Comments on: Brandon Morrow’s Big Day 8/8/10 This and that about baseball stats. Tue, 16 Jul 2013 17:01:55 +0000 hourly 1 By: Mike Gaber Tue, 10 Aug 2010 05:29:02 +0000 For fewest pitches in a game by 1 pitcher in a complete game, that might have been during the War years in 1944.
I thought it was the last game of the season, but it turns out it was on Aug 10, 1944.

Charley "Red" Barrett pitching for the Boston Braves only needed 58 pitches in a game against/at the Cincinnati Reds.
Complete game 2-0 shutout, 2 hits, no walks, 58 pitches.

Time of game was 1 hour and 15 minutes.

I remember the newspapers in Chicago had more to say about that game than almost all the games during the 1944 season and it didn't involve the 2 Chicago teams.
They said it was the shortest "night game in history", but obviously not as short as the 51 minute game cited by # 26 above in 1919 which obviously wasn't a night game.

By: Gerry Mon, 09 Aug 2010 23:24:55 +0000 On 28 September 1919, the Giants beat the Phillies, 6-1, in a game that lasted - wait for it - 51 minutes. I think there was an agreement that the batters would just swing at every pitch to see how quickly they could get through a game. I know we don't have pitch counts, but I bet that close to 100% of the pitches thrown by both teams were strikes.

By: Joe Mon, 09 Aug 2010 22:49:21 +0000 Interesting to me that on Saturday, the Jays and rays combined for 28 runs and 29 hits, and on Sunday combined for 1 run and 6 hits. Could that possibly be the record for the largest score and hit differential for consecutive games between two teams? (A difference of 27 runs and 23 hits).

Also, I think the Blue Jays must now have the record for the most potential no-hitters lost with 2 outs in the 9th inning of any team. Dave Stieb did it 3 times, Halladay did it in his 2nd career start, and now Morrow.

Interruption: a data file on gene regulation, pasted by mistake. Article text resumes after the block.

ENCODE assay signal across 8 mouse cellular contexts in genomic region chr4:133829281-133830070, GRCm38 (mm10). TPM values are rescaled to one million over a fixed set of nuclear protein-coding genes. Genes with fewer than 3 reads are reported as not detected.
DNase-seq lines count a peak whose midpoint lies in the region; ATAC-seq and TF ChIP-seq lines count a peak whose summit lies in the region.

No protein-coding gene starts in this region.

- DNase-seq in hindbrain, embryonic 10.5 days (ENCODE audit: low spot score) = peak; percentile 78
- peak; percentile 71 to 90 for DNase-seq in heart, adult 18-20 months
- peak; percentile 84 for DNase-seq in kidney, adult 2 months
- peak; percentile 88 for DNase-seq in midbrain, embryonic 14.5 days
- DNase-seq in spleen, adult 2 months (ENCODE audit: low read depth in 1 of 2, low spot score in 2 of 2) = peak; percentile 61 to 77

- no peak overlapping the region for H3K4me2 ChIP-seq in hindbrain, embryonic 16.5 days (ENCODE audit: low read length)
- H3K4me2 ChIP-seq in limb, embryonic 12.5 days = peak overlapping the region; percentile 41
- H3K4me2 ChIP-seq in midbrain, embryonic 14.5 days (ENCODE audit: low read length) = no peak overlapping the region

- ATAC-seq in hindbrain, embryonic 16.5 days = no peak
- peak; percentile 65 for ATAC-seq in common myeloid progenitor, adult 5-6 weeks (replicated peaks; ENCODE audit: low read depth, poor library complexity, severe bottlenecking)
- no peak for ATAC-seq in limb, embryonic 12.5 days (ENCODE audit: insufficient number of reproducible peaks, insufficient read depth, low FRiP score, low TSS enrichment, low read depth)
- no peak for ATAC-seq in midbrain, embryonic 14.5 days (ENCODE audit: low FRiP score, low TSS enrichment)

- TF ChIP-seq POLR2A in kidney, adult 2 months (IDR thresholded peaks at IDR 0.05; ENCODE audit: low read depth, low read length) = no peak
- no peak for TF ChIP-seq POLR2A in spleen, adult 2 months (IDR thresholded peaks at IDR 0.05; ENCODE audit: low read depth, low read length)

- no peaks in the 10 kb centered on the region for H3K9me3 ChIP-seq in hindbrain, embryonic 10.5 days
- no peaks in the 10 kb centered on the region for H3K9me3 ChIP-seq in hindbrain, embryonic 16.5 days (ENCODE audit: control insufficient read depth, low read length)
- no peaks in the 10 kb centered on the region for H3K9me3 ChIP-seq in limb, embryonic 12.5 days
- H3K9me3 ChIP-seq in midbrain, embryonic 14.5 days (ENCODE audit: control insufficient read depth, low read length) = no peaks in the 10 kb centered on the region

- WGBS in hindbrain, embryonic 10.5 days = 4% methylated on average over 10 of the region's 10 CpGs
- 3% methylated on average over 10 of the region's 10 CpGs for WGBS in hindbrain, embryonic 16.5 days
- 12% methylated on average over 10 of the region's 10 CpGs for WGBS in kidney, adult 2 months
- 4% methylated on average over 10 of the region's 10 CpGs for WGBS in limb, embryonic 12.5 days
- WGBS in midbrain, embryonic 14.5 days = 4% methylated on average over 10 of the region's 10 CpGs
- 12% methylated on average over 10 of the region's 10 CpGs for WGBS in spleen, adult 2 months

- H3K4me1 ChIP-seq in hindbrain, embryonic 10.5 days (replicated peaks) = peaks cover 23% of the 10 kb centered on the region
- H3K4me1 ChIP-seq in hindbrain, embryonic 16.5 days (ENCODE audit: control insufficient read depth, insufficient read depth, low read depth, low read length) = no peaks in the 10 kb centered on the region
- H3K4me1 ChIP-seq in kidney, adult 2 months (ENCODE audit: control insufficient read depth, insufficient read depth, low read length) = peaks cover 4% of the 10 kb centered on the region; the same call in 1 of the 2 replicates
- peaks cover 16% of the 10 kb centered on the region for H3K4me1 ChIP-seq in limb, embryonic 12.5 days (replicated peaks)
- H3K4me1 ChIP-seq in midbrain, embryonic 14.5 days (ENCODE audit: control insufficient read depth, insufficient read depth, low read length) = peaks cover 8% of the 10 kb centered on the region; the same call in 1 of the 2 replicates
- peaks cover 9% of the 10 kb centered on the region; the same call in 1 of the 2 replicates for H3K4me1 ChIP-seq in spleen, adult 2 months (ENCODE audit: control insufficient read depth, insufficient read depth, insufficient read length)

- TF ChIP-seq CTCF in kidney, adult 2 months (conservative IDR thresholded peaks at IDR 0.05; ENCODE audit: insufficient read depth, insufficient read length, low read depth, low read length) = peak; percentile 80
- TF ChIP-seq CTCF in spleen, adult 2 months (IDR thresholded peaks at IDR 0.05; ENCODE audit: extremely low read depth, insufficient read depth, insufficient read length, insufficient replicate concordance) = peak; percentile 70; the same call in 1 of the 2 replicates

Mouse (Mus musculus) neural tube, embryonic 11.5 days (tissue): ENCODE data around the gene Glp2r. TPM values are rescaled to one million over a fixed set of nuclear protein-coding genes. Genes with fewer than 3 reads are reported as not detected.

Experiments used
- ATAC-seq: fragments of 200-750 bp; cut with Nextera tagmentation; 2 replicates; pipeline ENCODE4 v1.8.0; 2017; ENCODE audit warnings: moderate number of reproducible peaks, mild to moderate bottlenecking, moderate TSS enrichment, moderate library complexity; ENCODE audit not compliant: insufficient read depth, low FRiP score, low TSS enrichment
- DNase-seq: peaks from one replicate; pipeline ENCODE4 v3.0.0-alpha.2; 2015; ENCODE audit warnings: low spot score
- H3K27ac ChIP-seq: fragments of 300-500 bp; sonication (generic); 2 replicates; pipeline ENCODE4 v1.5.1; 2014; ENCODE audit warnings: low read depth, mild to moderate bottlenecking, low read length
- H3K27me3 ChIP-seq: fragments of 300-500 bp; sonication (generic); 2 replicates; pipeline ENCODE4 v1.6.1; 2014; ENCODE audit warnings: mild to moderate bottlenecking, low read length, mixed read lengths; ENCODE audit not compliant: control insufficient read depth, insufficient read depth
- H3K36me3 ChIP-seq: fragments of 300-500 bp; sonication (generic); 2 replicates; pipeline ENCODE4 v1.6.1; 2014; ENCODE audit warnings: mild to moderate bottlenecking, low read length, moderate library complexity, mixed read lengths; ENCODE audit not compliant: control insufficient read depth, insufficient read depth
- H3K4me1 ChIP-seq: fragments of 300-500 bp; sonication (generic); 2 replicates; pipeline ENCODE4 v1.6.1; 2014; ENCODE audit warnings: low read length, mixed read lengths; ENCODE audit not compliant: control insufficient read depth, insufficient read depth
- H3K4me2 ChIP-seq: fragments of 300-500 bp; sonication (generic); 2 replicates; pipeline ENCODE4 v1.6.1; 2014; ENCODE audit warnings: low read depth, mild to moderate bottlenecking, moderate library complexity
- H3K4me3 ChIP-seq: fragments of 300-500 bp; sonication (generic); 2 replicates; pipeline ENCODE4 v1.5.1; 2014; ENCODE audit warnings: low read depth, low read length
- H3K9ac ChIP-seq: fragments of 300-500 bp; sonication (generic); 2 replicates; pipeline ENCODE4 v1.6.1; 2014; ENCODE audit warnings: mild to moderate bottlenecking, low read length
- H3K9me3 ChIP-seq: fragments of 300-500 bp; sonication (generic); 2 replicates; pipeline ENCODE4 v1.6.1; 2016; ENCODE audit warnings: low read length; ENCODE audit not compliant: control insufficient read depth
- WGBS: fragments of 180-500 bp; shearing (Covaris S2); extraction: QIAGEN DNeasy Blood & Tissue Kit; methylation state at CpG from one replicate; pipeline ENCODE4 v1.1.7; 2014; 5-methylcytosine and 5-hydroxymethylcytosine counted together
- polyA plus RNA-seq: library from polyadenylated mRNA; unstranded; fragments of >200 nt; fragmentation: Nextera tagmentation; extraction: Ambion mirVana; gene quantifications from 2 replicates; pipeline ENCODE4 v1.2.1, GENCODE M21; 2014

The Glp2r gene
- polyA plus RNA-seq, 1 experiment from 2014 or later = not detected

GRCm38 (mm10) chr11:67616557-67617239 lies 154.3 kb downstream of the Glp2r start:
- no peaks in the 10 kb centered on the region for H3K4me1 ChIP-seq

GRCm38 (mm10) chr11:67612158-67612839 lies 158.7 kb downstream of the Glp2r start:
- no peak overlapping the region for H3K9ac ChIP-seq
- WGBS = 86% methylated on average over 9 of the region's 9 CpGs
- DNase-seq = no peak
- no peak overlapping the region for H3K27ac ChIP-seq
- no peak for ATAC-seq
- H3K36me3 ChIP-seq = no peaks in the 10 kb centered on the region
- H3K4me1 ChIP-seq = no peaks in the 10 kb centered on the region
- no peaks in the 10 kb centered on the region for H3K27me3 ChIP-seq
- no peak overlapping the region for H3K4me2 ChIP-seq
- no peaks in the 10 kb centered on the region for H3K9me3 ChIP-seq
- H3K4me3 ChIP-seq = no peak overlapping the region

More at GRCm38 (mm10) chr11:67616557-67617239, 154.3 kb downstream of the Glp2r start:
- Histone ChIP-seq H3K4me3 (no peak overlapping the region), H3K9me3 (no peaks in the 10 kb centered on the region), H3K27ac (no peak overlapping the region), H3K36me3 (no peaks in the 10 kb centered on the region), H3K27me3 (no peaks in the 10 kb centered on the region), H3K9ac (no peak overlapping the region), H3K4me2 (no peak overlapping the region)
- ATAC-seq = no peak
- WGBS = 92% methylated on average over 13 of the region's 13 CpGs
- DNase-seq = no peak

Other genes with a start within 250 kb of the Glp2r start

Stieb deserves a special mention here, as well. In 1988 and 1989, Stieb had 3 no-hitters broken up with 2 outs in the 9th inning, and pitched another 2 1-hitters, before finally finishing a no-no off in 1990. He was one of the best pitchers of the 80's. It's just too bad his career trailed off as sharply as it did.

Finally, Evan, your last note brings up Johan Santana's latest start in my mind - he had a no-hitter going with 2 outs in the 6th, then struck out Raul Ibanez for what would've been the 3rd out, but the pitch got away and Ibanez reached. On the next pitch, Placido Polanco broke up the no-no with a single. Not exactly the situation you brought up, but similar.

By: Evan Mon, 09 Aug 2010 19:39:05 +0000 Good point JT - the page I copied that from had a slightly ambiguous statement of the formula and I neglected to correct it when I pasted.

Statboy, that is true. It is also true that it needn't be a perfect game since Game Score doesn't punish a pitcher for having a batter reach on an error so long as the runner doesn't score. This does beg the question (in my mind at least) of what is the latest point in a game that a perfect game has ever been broken up by a batter reaching on a strikeout?

By: Johnny Twisto Mon, 09 Aug 2010 19:32:51 +0000 Basmati, yes, it's rare. The last GS of at least 100 was Randy Johnson's 13-K perfect game in 2004. Game scores are not capped at either end, but the scale basically goes from about 0 to 100, with an average around 50. A score of 100 (especially if it's in 9 IP) is one of the best-pitched games you'll ever see. There have been only 9 games since 1920 with a GS of at least 100 in no more than 9 IP. Three were by Nolan Ryan. There probably aren't too many more prior to 1920 as there were fewer strikeouts. (Most of the scores over 100 are by pitchers who lasted into extra innings -- impressive, no doubt, but hard to compare.)

By: Johnny Twisto Mon, 09 Aug 2010 19:24:46 +0000 One clarification to Evan's formula: It's two points for each inning completed after the 4th.

By: statboy Mon, 09 Aug 2010 19:09:48 +0000 @20,

What about striking out 28+ batters in 9 innings?

By: Evan Mon, 09 Aug 2010 19:05:44 +0000 Basmati @19,

Game Score isn't scored on a 100 point metric. The score is computed as 50 + 1*Outs + 2*IP after the 4th + 1*K - 2*H - 4*ER - 2*UnearnedRuns - 1*BB.

This makes the maximum score for a 9 inning game 114 (50 + 27 + 10 + 27, with no deductions ). This would be achieved by throwing a perfect game and striking out all 27 batters.

By: Basmati Mon, 09 Aug 2010 18:50:28 +0000 I'm sure this has been brought up before but I see Morrow had a gamescore of 100. That must be pretty rare right? How come he scored 100 if he didn't throw a perfect game?

By: JeffW Mon, 09 Aug 2010 17:14:18 +0000 I'm wondering how Billy O'Dell's arm felt on Apr. 16, 1962, after tossing 172 pitches in nine against the Dodgers in a 19-8 victory!

That was just his second start of the season, and they sent him out there to throw a complete-game 15-hitter.

For the record, he was credited with 111 strikes thrown. Thirty-four were called, 11 were swung at and missed. The rest were hit all over the place, evidently.